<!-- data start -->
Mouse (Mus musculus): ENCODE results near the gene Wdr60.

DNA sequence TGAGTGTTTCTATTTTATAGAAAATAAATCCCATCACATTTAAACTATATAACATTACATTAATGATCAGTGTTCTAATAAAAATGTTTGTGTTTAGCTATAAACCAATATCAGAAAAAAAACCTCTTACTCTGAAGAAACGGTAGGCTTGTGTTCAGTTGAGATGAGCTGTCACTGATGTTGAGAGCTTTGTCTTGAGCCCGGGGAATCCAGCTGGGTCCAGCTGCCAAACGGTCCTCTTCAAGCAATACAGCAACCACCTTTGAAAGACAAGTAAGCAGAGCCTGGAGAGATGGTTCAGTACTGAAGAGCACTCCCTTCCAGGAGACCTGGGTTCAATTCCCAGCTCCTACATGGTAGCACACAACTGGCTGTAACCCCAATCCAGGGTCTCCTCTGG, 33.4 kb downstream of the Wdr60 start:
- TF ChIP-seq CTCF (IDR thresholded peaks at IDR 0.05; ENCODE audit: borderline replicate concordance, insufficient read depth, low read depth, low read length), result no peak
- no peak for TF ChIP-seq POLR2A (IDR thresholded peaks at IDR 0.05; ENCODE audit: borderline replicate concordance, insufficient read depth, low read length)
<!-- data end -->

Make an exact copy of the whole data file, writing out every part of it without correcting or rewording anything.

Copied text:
Mouse (Mus musculus): ENCODE results near the gene Wdr60.

DNA sequence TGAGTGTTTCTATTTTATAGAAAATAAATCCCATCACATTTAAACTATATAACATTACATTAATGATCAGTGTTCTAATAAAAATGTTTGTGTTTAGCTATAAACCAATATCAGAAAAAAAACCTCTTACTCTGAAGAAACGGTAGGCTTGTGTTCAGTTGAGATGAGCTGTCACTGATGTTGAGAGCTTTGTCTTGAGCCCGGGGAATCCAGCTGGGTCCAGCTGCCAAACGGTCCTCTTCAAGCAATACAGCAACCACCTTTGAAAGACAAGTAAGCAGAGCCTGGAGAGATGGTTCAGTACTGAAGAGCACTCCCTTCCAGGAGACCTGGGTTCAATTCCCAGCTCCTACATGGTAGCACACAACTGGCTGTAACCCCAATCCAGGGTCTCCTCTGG, 33.4 kb downstream of the Wdr60 start:
- TF ChIP-seq CTCF (IDR thresholded peaks at IDR 0.05; ENCODE audit: borderline replicate concordance, insufficient read depth, low read depth, low read length), result no peak
- no peak for TF ChIP-seq POLR2A (IDR thresholded peaks at IDR 0.05; ENCODE audit: borderline replicate concordance, insufficient read depth, low read length)